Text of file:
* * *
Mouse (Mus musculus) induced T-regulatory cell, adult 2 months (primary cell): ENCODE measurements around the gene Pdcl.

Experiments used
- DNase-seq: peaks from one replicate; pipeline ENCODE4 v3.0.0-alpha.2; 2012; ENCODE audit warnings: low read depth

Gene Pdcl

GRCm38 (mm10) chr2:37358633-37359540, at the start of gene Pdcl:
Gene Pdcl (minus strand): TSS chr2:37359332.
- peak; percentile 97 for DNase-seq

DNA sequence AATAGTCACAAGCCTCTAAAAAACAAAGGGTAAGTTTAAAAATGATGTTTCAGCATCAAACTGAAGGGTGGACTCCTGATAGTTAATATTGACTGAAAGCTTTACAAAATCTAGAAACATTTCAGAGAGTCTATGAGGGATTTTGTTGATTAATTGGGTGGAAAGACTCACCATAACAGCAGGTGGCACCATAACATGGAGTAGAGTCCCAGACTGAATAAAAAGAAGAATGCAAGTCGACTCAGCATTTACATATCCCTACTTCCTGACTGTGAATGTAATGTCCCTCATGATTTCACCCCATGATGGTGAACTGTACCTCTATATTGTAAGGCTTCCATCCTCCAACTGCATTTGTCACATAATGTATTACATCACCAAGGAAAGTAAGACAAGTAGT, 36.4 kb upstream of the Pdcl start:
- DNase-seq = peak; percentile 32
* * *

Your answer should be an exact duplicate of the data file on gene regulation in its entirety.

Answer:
Mouse (Mus musculus) induced T-regulatory cell, adult 2 months (primary cell): ENCODE measurements around the gene Pdcl.

Experiments used
- DNase-seq: peaks from one replicate; pipeline ENCODE4 v3.0.0-alpha.2; 2012; ENCODE audit warnings: low read depth

Gene Pdcl

GRCm38 (mm10) chr2:37358633-37359540, at the start of gene Pdcl:
Gene Pdcl (minus strand): TSS chr2:37359332.
- peak; percentile 97 for DNase-seq

DNA sequence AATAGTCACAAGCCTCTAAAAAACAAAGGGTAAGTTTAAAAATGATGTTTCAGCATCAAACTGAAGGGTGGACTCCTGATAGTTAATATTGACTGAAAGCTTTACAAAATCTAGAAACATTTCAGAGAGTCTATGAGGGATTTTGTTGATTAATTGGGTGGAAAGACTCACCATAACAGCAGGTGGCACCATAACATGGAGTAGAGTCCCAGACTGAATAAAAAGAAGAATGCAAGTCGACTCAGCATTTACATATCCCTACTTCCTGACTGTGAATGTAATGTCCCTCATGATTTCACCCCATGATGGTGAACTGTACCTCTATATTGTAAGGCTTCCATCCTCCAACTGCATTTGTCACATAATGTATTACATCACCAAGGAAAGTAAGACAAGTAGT, 36.4 kb upstream of the Pdcl start:
- DNase-seq = peak; percentile 32